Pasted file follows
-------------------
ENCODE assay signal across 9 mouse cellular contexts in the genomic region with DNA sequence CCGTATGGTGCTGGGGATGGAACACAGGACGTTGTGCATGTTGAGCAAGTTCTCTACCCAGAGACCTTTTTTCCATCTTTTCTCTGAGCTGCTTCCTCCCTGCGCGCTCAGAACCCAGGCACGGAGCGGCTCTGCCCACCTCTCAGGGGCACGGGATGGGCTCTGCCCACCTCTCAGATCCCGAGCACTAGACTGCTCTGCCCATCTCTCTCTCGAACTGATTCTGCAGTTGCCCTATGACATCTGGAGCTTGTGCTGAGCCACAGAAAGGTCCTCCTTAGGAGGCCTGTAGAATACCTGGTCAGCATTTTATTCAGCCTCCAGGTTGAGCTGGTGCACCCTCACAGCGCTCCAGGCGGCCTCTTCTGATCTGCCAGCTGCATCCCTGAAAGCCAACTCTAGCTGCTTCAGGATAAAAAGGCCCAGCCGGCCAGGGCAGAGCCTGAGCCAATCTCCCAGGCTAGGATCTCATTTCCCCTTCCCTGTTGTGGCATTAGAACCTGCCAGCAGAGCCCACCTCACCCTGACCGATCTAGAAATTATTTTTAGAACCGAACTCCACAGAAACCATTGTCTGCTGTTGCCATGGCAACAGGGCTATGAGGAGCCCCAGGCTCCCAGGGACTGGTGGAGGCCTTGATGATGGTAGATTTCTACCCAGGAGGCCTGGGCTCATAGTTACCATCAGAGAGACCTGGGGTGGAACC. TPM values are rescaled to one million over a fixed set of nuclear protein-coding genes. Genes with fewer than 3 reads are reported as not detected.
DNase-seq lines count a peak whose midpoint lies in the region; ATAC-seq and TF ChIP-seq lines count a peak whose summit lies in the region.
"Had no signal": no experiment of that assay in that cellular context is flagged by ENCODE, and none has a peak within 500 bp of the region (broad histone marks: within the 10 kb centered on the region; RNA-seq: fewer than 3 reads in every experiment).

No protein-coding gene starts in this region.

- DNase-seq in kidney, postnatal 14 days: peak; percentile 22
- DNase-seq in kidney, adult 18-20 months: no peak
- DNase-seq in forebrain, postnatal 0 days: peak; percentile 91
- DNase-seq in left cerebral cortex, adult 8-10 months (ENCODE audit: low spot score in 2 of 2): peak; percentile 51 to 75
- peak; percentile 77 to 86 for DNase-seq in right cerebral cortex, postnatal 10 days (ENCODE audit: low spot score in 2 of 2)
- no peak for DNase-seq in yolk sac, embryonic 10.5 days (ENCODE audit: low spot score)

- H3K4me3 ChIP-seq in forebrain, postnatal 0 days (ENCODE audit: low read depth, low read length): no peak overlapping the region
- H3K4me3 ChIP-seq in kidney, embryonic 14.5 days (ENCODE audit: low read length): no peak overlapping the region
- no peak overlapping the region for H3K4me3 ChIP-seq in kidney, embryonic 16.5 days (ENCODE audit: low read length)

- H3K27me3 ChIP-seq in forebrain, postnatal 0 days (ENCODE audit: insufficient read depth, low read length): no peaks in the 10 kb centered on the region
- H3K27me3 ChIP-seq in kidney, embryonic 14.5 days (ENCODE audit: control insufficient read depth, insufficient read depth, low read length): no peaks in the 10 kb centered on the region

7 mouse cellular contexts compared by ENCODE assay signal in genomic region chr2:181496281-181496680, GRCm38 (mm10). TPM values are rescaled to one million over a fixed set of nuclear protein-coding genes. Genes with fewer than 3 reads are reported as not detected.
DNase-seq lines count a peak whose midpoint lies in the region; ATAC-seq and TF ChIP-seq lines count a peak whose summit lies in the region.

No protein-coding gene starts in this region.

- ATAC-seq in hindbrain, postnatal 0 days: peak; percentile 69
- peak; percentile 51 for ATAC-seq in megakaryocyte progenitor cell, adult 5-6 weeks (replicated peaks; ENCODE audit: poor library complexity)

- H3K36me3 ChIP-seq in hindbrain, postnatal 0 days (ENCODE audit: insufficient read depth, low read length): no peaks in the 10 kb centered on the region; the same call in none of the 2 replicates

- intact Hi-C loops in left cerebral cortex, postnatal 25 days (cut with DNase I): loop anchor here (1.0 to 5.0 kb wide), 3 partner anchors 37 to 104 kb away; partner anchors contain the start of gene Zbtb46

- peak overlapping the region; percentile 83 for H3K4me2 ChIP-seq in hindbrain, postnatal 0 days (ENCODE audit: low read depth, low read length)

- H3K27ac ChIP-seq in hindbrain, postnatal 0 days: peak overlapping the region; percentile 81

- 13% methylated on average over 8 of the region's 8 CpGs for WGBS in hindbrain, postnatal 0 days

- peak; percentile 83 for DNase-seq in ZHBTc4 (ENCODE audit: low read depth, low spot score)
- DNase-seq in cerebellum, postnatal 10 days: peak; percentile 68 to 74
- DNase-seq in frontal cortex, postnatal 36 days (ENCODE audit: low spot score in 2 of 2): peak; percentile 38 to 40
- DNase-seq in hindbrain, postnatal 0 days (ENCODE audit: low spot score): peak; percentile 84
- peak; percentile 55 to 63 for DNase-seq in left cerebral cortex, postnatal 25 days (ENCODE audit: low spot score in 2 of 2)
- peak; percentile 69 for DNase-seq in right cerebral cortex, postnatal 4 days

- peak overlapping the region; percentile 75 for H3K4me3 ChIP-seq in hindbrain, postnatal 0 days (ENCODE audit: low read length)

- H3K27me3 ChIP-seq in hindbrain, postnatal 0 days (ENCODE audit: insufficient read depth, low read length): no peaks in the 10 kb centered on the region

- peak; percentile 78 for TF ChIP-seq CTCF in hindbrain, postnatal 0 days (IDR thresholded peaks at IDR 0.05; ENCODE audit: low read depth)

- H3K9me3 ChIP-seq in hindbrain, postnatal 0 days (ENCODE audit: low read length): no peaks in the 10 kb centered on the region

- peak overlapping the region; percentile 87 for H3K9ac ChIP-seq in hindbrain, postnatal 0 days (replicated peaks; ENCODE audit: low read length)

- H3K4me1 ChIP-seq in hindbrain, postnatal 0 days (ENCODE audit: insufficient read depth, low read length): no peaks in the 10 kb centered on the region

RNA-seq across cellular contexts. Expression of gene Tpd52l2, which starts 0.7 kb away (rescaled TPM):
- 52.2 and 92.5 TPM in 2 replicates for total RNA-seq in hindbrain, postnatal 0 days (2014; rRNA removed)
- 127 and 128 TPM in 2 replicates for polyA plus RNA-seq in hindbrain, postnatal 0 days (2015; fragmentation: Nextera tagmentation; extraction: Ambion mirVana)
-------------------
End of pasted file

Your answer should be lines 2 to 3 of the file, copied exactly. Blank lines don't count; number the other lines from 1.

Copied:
DNase-seq lines count a peak whose midpoint lies in the region; ATAC-seq and TF ChIP-seq lines count a peak whose summit lies in the region.
"Had no signal": no experiment of that assay in that cellular context is flagged by ENCODE, and none has a peak within 500 bp of the region (broad histone marks: within the 10 kb centered on the region; RNA-seq: fewer than 3 reads in every experiment).